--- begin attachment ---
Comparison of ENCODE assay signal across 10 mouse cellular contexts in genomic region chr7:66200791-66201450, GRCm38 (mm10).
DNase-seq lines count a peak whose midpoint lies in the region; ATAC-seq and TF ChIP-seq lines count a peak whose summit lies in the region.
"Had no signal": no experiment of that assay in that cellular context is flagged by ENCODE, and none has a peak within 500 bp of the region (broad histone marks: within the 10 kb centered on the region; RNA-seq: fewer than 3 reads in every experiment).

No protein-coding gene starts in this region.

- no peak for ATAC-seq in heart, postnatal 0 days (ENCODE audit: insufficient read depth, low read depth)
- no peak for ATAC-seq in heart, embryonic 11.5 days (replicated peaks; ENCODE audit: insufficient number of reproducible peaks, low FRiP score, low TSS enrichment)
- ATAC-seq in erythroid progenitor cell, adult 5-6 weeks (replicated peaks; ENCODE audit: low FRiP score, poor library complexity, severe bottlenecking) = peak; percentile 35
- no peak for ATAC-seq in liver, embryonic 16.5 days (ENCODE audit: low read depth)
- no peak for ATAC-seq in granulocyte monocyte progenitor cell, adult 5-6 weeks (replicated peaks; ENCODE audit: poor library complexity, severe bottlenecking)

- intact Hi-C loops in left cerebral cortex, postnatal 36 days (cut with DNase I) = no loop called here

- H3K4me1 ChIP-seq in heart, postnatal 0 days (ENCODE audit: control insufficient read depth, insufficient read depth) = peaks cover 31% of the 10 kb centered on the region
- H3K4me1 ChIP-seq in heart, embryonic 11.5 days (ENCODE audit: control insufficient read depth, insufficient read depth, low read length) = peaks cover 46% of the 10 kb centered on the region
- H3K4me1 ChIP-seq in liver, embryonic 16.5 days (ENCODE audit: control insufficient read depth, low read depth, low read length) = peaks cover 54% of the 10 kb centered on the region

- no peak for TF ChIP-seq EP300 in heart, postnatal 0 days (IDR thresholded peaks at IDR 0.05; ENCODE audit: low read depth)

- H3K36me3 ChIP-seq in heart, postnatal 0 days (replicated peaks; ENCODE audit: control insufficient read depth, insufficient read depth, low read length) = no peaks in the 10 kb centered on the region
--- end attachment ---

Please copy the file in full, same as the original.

Comparison of ENCODE assay signal across 10 mouse cellular contexts in genomic region chr7:66200791-66201450, GRCm38 (mm10).
DNase-seq lines count a peak whose midpoint lies in the region; ATAC-seq and TF ChIP-seq lines count a peak whose summit lies in the region.
"Had no signal": no experiment of that assay in that cellular context is flagged by ENCODE, and none has a peak within 500 bp of the region (broad histone marks: within the 10 kb centered on the region; RNA-seq: fewer than 3 reads in every experiment).

No protein-coding gene starts in this region.

- no peak for ATAC-seq in heart, postnatal 0 days (ENCODE audit: insufficient read depth, low read depth)
- no peak for ATAC-seq in heart, embryonic 11.5 days (replicated peaks; ENCODE audit: insufficient number of reproducible peaks, low FRiP score, low TSS enrichment)
- ATAC-seq in erythroid progenitor cell, adult 5-6 weeks (replicated peaks; ENCODE audit: low FRiP score, poor library complexity, severe bottlenecking) = peak; percentile 35
- no peak for ATAC-seq in liver, embryonic 16.5 days (ENCODE audit: low read depth)
- no peak for ATAC-seq in granulocyte monocyte progenitor cell, adult 5-6 weeks (replicated peaks; ENCODE audit: poor library complexity, severe bottlenecking)

- intact Hi-C loops in left cerebral cortex, postnatal 36 days (cut with DNase I) = no loop called here

- H3K4me1 ChIP-seq in heart, postnatal 0 days (ENCODE audit: control insufficient read depth, insufficient read depth) = peaks cover 31% of the 10 kb centered on the region
- H3K4me1 ChIP-seq in heart, embryonic 11.5 days (ENCODE audit: control insufficient read depth, insufficient read depth, low read length) = peaks cover 46% of the 10 kb centered on the region
- H3K4me1 ChIP-seq in liver, embryonic 16.5 days (ENCODE audit: control insufficient read depth, low read depth, low read length) = peaks cover 54% of the 10 kb centered on the region

- no peak for TF ChIP-seq EP300 in heart, postnatal 0 days (IDR thresholded peaks at IDR 0.05; ENCODE audit: low read depth)

- H3K36me3 ChIP-seq in heart, postnatal 0 days (replicated peaks; ENCODE audit: control insufficient read depth, insufficient read depth, low read length) = no peaks in the 10 kb centered on the region